LOS ANGELES: Napster has launched a free music service, partially as a marketing initiative to entice new users to sign up for its subscription offering.
The Web-based service allows users to listen to any of Napster's two million tracks up to five times for free. After that period, users can either purchase the track or become a paying subscriber of the monthly service. The service supports Windows, Mac, and Linux software and does not require any software downloads. Debut advertisers include the Navy, Xbox, and the House of Blues.
Dana Harris, Napster VP of corporate communications, said the strategy is that by giving people a free experience, they will learn about the benefits are of the paid service.
"One of the main goals is to get more people into our subscription service, and decreasing our costs per subscriber," Harris said. "Our biggest cost to date has been marketing."
Napster also has breached the new media environment, creating NapsterLinks, which allows users to add links to free music to blogs, e-mails, and instant messenger chats; and the Narchive, an application that allows users, serving as curators of the history of music, to create playlists, photos, and write about the music they love.
"If you got to an indie music blog and someone is telling you about the new Goldfrapp, album, but you can't hear it," it lessens the experience, Harris said. "It gives those people looking for content a great tool; sharing [music] is part of the experience."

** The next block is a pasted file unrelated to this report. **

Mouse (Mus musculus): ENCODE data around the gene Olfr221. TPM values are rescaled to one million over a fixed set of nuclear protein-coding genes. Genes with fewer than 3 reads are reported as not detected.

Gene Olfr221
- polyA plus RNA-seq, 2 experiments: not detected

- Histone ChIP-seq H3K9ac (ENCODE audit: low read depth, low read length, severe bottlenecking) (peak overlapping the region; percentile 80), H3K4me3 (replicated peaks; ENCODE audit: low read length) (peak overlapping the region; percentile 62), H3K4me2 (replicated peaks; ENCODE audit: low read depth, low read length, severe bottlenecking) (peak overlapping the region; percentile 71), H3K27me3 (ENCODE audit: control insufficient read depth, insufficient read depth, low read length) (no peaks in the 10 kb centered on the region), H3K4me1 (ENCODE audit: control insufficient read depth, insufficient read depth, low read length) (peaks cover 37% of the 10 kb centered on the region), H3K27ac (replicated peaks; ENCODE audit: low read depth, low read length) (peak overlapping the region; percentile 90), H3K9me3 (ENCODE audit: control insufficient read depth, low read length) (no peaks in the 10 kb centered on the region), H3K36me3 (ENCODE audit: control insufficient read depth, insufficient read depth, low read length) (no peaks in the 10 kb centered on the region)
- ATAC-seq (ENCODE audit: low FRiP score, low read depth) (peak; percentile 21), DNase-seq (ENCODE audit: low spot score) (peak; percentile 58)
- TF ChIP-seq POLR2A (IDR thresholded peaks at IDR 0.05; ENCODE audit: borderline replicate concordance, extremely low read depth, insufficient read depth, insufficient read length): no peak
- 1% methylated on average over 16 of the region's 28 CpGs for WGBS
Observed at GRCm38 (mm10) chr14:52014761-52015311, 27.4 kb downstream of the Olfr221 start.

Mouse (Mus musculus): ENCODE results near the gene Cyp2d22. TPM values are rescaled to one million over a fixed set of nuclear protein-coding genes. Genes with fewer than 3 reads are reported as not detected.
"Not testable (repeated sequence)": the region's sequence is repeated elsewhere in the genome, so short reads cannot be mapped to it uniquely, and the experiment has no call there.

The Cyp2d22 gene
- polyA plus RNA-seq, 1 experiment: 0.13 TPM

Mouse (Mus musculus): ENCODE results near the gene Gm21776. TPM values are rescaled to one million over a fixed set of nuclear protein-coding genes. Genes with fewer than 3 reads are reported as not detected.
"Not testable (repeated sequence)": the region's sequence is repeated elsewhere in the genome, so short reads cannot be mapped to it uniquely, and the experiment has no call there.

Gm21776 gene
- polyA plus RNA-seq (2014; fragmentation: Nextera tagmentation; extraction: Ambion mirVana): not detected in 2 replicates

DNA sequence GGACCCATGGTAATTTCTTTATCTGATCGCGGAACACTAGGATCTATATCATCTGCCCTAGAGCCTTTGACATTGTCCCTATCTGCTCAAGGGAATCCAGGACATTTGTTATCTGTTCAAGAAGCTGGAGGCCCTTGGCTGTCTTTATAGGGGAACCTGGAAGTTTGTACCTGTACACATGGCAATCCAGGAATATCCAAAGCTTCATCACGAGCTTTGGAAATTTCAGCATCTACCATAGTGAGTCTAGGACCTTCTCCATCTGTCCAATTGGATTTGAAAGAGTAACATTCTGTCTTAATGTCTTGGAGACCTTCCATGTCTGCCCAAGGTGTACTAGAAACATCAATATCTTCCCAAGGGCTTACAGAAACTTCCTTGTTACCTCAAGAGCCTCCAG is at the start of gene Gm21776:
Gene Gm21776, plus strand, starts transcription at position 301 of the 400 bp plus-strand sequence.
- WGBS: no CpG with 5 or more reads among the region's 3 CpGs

She added: "We're going out and bringing people to us, instead of waiting for them to come."
Harris said that while marketing efforts are ongoing, it would focus much of its energy online through viral marketing and some advertisements on Web sites. It would also communicate to the blog community the benefits of NapsterLinks and its affiliate programs.
Harris said that she's been working with reporters to point out that this is merely an evolution of its service offerings.
"You put out a new product with all of these new things, and it looks like a new strategy," Harris said. "The fact of the matter is it is the same strategy, but just a new phase."
"On the business side, we've always believed in the subscription service,"
Harris said that the company is still grappling with a media that love iTunes and a public that is used to buying CDs or ala carte music.
"It's a difficult proposition to communicate to some people, who are used to buying music," Harris said. "Subscriptions take a little more communication."
The company gave the news exclusive to USA Today, which Harris said best served the mix of business and consumer readers it wanted to reach.
"It was important to maximize the amount of media coverage," Harris said, adding that while this was a business proposition, the company really wanted to reach consumers directly.
Napster worked on the launch with AOR Ruder Finn, which Harris said helped plan media strategy and materials.